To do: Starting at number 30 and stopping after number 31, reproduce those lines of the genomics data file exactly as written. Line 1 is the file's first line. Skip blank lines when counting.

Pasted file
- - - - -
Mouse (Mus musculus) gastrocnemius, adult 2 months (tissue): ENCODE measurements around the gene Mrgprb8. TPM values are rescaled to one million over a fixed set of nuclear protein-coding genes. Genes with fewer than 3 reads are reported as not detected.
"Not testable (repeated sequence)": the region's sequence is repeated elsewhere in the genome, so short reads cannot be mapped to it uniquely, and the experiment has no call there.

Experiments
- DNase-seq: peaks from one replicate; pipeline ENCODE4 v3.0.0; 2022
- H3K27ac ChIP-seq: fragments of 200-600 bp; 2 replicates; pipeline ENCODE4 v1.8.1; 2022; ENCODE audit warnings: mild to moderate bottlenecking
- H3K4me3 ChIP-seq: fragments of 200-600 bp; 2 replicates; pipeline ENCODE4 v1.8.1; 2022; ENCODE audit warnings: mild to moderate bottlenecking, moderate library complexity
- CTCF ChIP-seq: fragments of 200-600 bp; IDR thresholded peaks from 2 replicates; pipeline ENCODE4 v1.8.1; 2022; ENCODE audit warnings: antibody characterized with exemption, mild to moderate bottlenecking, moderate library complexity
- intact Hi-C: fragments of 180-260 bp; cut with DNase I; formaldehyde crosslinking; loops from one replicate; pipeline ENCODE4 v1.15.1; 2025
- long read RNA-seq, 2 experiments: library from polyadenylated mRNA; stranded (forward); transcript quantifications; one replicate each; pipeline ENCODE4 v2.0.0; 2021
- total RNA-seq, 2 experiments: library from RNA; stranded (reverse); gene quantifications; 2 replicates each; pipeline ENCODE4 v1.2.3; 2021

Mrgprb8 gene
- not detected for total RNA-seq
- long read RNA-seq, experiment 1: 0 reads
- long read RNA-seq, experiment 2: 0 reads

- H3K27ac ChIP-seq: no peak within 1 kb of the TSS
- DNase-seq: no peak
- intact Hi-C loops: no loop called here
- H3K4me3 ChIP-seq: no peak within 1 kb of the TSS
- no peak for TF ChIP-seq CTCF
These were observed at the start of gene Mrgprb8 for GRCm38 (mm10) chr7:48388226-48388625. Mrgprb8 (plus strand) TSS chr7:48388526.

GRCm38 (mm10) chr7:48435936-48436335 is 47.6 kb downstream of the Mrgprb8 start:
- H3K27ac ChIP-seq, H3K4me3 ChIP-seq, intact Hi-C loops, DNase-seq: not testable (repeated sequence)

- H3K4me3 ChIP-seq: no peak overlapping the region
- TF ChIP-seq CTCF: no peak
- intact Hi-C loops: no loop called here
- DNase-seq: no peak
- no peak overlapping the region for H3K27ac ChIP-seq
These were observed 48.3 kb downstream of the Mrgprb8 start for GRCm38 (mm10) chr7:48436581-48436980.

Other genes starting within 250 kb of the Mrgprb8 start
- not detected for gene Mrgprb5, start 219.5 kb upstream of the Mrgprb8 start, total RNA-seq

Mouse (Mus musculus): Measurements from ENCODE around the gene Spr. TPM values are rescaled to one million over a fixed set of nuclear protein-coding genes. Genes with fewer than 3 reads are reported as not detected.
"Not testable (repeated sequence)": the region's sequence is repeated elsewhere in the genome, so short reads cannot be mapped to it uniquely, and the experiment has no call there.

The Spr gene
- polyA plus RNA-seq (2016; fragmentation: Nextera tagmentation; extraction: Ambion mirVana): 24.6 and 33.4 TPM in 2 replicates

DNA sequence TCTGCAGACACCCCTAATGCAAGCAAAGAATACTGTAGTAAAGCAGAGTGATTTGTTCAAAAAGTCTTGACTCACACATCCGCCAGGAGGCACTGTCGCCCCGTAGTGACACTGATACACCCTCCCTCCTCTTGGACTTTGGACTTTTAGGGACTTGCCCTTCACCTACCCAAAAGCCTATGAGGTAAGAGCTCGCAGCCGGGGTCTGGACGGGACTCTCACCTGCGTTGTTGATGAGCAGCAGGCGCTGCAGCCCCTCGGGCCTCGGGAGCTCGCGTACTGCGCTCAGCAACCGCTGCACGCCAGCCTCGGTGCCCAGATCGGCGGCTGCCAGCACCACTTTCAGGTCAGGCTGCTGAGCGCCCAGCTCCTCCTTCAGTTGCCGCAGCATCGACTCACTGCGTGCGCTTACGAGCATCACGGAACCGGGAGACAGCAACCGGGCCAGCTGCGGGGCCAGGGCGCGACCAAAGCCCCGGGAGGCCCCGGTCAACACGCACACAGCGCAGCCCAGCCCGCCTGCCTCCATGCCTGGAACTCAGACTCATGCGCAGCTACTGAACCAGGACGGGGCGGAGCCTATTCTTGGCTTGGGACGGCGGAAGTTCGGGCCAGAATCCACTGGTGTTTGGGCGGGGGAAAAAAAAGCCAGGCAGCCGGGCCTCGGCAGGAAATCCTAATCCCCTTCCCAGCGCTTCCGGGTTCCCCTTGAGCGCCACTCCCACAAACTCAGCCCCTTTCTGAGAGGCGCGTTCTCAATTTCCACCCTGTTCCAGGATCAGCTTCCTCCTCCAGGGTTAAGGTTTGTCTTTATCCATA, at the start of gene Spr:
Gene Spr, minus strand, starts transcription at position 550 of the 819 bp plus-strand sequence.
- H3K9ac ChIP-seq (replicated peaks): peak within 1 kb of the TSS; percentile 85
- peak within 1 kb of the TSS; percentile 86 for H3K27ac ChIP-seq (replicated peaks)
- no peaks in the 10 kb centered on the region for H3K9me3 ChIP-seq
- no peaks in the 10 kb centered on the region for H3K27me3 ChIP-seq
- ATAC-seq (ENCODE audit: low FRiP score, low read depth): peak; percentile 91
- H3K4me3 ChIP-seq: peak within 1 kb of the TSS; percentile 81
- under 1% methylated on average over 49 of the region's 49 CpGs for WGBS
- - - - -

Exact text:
- not detected for gene Mrgprb5, start 219.5 kb upstream of the Mrgprb8 start, total RNA-seq

Mouse (Mus musculus): Measurements from ENCODE around the gene Spr. TPM values are rescaled to one million over a fixed set of nuclear protein-coding genes. Genes with fewer than 3 reads are reported as not detected.